So the world's largest oil consumer faces a sharp decline in consumption, a decline that will worsen as the housing and related economic effects of the US securitization crisis in finance de-leverages. The price in normal open or transparent markets should presumably be falling not rising. No supply crisis justifies the way the world's oil is being priced today.

Big new oil fields coming online
Not only is there no supply crisis to justify such a price bubble. There are several giant new oil fields due to begin production over the course of 2008 to further add to supply.

The world's single-largest oil producer, Saudi Arabia, is finalizing plans to boost drilling activity by a third and increase investments by 40%. Saudi Aramco's plan, which runs from 2009 to 2013, is expected to be approved by the company's board and the Oil Ministry this month. The kingdom is in the midst of a $50 billion oil production expansion plan to meet growing demand in Asia and other emerging markets and is expected to boost its pumping capacity to a total of 12.5 mm bpd by next year, about 11% up from the present capacity of 11.3 mm bpd.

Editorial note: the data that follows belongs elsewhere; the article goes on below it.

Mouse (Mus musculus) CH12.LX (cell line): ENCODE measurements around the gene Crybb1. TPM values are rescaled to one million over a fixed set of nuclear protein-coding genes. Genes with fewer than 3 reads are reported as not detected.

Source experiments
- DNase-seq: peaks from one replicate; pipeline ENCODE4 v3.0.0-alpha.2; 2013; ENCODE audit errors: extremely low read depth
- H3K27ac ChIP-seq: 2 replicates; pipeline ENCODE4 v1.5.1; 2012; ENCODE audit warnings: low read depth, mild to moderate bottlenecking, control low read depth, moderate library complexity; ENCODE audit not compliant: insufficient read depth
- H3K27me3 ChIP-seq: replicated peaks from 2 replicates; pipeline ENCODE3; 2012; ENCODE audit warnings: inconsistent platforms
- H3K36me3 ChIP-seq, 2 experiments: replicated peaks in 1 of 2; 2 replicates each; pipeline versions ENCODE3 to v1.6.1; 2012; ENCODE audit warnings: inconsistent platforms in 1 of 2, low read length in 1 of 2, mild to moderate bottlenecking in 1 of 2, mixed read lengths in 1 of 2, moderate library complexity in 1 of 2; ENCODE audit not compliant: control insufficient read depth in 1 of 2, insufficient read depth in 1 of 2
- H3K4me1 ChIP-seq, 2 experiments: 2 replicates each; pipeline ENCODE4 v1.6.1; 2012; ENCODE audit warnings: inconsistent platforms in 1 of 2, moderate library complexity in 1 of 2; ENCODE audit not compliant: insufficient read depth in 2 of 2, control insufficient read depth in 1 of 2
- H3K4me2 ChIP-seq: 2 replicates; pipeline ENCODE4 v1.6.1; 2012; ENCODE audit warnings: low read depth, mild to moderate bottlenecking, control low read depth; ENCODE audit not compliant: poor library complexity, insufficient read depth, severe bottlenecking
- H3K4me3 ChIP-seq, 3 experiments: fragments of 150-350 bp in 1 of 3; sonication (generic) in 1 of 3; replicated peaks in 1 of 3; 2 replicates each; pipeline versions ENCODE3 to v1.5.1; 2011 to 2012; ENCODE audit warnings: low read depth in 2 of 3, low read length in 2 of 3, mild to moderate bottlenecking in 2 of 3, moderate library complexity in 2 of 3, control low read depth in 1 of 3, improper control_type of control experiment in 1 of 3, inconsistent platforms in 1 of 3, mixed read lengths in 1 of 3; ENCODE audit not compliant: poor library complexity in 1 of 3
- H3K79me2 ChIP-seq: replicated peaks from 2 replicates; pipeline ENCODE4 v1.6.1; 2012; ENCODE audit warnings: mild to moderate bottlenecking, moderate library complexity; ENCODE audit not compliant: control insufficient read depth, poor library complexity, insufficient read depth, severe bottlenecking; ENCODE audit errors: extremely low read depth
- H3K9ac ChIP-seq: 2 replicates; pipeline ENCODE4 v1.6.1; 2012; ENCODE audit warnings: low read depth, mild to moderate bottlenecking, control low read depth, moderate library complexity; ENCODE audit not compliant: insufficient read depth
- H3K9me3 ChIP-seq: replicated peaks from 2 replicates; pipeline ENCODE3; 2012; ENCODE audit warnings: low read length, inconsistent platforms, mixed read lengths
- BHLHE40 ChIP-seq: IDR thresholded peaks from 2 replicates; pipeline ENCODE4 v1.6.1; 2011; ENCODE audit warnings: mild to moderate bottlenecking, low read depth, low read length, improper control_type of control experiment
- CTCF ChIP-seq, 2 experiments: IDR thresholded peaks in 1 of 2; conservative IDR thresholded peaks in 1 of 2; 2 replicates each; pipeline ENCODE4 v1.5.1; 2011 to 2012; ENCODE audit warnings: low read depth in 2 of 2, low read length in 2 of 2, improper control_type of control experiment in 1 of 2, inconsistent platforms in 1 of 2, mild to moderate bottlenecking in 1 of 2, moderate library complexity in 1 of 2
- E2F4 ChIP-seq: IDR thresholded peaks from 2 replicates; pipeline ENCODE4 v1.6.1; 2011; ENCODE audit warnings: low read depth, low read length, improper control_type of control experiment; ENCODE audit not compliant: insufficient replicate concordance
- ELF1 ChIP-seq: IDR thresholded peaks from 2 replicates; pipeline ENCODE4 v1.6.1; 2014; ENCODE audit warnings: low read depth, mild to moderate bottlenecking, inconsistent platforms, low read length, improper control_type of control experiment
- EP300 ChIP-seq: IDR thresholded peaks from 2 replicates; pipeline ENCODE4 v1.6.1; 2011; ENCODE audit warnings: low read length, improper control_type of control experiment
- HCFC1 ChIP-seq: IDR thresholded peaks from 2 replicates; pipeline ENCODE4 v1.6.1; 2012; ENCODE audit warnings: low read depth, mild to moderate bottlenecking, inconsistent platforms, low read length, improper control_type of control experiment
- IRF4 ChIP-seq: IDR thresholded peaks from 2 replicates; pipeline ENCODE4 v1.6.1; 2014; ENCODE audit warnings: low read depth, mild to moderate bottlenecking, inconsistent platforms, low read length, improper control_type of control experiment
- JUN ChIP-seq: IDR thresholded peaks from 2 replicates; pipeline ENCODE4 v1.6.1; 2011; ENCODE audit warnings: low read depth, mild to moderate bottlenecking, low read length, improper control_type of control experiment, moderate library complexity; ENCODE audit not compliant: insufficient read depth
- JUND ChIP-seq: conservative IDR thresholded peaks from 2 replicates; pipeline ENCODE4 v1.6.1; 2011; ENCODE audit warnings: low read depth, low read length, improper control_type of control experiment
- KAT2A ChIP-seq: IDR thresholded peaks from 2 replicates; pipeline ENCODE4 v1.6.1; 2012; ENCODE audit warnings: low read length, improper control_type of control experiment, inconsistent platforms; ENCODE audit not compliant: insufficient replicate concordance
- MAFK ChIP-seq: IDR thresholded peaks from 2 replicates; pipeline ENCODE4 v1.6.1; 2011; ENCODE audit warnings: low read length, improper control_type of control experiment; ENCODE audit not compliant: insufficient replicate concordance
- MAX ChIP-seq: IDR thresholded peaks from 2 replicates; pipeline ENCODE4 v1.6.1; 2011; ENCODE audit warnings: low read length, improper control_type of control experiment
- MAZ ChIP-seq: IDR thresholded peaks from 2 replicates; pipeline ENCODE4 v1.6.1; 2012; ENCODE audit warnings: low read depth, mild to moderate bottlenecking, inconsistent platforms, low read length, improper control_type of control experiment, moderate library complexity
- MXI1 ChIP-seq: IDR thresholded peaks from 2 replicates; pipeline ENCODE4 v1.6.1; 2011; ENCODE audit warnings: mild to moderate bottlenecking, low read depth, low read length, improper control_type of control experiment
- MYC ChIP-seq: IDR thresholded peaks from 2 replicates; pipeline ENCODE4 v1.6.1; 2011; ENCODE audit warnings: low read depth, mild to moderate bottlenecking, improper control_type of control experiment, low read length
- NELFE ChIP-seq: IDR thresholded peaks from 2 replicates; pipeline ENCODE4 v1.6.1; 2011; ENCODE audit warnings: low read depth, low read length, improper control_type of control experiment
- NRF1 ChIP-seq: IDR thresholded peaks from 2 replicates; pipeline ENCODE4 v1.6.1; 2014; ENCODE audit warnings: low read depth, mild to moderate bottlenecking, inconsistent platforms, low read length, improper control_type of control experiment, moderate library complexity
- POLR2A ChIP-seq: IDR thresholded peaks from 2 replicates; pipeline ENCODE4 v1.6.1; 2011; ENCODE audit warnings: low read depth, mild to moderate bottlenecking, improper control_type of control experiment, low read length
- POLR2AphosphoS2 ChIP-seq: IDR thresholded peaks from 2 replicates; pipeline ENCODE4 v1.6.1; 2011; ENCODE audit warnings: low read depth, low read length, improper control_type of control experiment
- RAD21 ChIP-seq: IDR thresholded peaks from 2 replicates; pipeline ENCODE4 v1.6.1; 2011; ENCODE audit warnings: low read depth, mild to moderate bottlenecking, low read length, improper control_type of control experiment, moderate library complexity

In April this year, Saudi Arabia's Khursaniyah oilfield began pumping and will soon add another 500,000 bpd to world oil supply of high grade Arabian light crude. In addition, the country's Khurais oilfield development, the largest of Saudi Aramco's projects, will boost the production capacity of Saudi oilfields from 11.3 million bpd to 12.5 million bpd by 2009. Khurais is planned to add another 1.2 million bpd of high-quality Arabian light crude to Saudi Arabia's export capacity.

Brazil's Petrobras is in the early phase of exploiting newly confirmed oil reserves offshore in its Tupi field that could be as great or greater than the North Sea. Petrobras says the new ultra-deep Tupi field could hold as much as 8 billion barrels of recoverable light crude. When online in a few years it is expected to put Brazil among the world's "top 10" oil producers, between Nigeria and those of Venezuela.